An education choice bill that would streamline options for families who receive state scholarships won approval today from the House Appropriations Committee and is headed for a floor vote.
HB 7045 passed with Democratic Reps. James Bush III of Opa-Locka, Anika Omphroy of Sunrise, Nicholas Duran of Miami, and Patricia H. Williams of Fort Lauderdale joining the Republicans in supporting the bill.
The bill would simplify navigation of the programs for families by merging the state’s two scholarship programs for students with unique abilities, McKay and Gardiner, and combining them with the Family Empowerment Scholarship program approved in 2019. One category of the Family Empowerment Scholarship would serve students with unique abilities and special needs while the other would continue to serve lower-income families.
The bill would leave intact the Florida Tax Credit Scholarship program, which is funded by corporate tax donations, and the Hope Scholarship program for students who have experienced bullying at their district schools. The bill would simplify eligibility requirements by aligning qualifying income levels of the Florida Tax Credit Scholarship with the Family Empowerment Scholarship. Each program currently has different income requirements.
The bill also would provide one-stop shopping for families by placing management of the Family Empowerment program under nonprofit scholarship organizations, which include Step Up For Students, host of this blog.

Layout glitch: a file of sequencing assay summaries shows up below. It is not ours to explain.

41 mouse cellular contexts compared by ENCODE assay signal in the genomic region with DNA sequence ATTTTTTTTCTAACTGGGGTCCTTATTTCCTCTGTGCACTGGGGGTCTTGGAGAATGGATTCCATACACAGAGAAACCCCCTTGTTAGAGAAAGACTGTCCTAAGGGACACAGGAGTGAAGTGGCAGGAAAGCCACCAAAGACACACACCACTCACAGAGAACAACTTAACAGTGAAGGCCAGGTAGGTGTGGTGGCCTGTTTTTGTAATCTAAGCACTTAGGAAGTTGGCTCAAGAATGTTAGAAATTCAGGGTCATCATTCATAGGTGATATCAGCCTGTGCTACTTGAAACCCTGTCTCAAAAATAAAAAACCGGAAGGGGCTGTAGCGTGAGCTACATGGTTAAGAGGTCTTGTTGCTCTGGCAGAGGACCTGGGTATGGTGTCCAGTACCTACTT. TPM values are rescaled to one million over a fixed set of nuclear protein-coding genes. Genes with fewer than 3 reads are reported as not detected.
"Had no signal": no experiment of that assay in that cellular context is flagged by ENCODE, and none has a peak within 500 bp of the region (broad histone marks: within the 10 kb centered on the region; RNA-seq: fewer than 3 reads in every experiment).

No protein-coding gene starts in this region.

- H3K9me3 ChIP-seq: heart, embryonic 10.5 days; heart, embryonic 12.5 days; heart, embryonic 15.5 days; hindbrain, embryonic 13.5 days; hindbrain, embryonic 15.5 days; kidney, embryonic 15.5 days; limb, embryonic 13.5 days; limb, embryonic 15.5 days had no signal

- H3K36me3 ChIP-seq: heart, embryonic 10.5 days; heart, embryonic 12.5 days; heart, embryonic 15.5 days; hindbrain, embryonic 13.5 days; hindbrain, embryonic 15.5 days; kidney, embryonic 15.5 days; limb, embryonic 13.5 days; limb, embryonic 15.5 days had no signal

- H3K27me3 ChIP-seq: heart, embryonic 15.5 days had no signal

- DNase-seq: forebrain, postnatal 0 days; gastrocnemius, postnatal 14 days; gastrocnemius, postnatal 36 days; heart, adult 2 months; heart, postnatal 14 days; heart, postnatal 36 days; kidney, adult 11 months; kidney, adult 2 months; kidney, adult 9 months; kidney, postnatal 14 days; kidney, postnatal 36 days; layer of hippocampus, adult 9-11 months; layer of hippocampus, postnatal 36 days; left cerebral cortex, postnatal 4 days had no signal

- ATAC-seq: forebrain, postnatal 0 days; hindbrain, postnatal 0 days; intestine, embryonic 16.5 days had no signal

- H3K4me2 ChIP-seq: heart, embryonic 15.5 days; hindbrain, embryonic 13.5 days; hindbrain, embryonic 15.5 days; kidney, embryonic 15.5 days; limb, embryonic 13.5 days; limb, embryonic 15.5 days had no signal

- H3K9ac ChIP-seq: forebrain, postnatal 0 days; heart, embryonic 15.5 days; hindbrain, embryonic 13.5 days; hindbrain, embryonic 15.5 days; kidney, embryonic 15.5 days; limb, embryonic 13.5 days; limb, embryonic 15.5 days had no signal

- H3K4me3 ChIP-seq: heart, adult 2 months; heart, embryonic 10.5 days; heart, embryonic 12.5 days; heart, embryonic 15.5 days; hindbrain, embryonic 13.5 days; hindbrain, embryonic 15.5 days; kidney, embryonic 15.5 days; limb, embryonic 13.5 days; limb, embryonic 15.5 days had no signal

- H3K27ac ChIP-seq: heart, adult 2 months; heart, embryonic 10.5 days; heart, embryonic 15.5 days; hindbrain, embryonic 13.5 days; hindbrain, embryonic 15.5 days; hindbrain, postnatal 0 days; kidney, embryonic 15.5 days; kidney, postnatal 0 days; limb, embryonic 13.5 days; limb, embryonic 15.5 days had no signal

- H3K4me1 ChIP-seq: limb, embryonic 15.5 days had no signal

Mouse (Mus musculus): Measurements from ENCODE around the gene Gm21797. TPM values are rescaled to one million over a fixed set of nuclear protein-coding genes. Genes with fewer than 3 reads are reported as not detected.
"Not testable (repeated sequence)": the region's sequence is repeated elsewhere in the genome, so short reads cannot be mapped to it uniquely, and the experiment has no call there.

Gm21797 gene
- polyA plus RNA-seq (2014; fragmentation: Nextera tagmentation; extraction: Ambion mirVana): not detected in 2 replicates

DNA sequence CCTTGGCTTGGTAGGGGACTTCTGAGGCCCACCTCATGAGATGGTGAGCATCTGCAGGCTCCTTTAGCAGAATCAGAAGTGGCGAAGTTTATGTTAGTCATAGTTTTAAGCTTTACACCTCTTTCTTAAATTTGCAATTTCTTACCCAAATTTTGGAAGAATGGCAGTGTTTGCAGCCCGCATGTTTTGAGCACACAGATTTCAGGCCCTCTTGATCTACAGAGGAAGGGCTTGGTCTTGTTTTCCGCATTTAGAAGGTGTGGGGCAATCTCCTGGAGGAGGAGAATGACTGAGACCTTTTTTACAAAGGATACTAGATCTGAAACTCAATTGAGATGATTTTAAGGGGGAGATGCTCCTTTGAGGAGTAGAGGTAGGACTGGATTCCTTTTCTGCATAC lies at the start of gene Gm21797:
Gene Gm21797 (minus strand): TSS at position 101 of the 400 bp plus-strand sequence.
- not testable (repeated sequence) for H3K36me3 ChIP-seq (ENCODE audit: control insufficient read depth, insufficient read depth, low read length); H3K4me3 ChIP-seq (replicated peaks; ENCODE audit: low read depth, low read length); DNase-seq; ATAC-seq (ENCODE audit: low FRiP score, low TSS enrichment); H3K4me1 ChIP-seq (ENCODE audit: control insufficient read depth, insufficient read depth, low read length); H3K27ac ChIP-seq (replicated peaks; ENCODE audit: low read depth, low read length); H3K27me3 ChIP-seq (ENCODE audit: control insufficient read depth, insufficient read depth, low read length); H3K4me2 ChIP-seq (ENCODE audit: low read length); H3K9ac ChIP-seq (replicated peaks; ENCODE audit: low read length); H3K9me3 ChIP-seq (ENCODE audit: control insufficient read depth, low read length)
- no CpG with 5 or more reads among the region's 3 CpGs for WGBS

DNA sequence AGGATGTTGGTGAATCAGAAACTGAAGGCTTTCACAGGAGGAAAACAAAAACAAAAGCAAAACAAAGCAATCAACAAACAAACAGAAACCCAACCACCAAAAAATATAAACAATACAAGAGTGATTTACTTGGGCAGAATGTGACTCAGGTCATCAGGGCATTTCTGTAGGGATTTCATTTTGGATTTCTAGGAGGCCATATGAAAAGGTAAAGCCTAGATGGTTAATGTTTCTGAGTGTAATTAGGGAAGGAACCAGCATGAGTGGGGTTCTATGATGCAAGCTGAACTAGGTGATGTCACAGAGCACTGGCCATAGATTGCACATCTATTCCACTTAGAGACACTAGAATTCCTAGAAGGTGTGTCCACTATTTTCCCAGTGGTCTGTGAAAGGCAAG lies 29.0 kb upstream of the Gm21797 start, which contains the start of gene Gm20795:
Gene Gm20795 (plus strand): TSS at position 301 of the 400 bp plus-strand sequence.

Under the bill, families currently receiving flexible spending dollars under the Gardiner program would continue to receive their scholarships as education savings accounts; McKay’s traditional scholarships would be converted to education savings accounts starting in the 2022-23 school year. Families currently participating in each program would receive whichever dollar amounts were higher, whether that was in current law or in HB 7045.
“Current McKay or Gardiner students will never receive one dollar less than they do today,” said the bill’s sponsor, Rep. Randy Fine, R-Palm Bay.
The bill also would make it easier for lower-income families to qualify for their category of the Family Empowerment Scholarship program by eliminating a requirement that students attend a district school the previous year to qualify for the scholarship. That requirement resulted in some families whose incomes took a hit due to a tragedy or during the pandemic from being turned down for scholarships that would have helped them keep their children in their private schools.
Fine said the bill “reduces complexity without consequences.”
He said in approving the patchwork of programs, legislators “created needless complexity by having four different scholarship programs that try to solve two different problems. We want to address the complexity without taking away any choice.”
The bill was filed as a companion to SB 48, which cleared its last committee in March. It now heads to the House floor for approval.